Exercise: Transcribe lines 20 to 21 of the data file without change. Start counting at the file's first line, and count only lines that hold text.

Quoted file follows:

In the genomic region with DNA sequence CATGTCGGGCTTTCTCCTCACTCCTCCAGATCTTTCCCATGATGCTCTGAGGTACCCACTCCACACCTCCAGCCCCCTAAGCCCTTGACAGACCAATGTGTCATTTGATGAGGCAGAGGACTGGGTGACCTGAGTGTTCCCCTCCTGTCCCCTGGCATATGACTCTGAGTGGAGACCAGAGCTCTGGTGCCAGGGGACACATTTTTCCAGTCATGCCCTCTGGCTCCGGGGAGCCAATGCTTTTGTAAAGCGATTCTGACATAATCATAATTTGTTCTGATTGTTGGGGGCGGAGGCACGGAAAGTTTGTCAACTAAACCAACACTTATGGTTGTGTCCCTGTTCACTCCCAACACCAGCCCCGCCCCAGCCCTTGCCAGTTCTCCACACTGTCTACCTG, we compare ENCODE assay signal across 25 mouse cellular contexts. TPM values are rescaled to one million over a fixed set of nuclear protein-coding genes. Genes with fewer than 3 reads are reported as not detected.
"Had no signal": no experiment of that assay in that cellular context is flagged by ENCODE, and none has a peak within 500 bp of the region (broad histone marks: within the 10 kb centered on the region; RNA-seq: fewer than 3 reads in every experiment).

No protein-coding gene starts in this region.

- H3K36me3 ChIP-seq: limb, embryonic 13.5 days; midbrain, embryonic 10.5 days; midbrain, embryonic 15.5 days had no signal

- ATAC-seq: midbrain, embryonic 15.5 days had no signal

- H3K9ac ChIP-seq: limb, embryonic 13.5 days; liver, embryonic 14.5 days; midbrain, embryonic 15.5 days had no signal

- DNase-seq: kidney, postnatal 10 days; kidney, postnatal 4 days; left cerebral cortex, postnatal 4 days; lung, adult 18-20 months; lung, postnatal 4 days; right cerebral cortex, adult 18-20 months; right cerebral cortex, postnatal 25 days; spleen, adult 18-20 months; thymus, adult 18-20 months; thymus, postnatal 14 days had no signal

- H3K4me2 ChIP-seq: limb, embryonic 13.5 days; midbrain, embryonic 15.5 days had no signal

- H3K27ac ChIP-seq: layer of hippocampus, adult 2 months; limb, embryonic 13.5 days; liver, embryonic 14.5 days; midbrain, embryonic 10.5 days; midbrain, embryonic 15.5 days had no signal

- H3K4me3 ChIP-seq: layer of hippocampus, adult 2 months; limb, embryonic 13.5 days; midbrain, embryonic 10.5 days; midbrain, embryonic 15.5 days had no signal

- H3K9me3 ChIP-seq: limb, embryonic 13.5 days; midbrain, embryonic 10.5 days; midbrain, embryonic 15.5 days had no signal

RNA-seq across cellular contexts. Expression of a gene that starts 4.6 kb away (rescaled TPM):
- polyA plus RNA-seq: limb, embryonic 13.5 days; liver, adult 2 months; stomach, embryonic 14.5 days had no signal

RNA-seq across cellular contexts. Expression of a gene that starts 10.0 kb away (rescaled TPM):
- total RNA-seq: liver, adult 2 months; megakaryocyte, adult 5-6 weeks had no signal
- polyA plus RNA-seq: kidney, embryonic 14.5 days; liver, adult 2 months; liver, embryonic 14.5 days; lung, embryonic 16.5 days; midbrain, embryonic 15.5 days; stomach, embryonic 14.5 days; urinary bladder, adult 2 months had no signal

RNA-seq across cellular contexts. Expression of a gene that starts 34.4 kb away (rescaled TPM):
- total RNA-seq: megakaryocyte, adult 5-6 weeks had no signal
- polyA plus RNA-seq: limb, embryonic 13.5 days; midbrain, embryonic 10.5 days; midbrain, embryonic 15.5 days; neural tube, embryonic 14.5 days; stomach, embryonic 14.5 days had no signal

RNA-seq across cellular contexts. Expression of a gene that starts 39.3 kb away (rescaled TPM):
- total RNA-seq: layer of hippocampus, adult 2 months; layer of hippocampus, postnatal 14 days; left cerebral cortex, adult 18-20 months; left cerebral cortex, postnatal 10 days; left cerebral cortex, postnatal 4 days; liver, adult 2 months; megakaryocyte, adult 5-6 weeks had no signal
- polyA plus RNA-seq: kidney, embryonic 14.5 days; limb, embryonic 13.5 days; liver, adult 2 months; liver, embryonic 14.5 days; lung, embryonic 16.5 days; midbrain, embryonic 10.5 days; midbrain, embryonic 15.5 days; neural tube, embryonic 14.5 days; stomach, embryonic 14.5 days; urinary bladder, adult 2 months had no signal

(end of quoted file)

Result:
RNA-seq across cellular contexts. Expression of a gene that starts 39.3 kb away (rescaled TPM):
- total RNA-seq: layer of hippocampus, adult 2 months; layer of hippocampus, postnatal 14 days; left cerebral cortex, adult 18-20 months; left cerebral cortex, postnatal 10 days; left cerebral cortex, postnatal 4 days; liver, adult 2 months; megakaryocyte, adult 5-6 weeks had no signal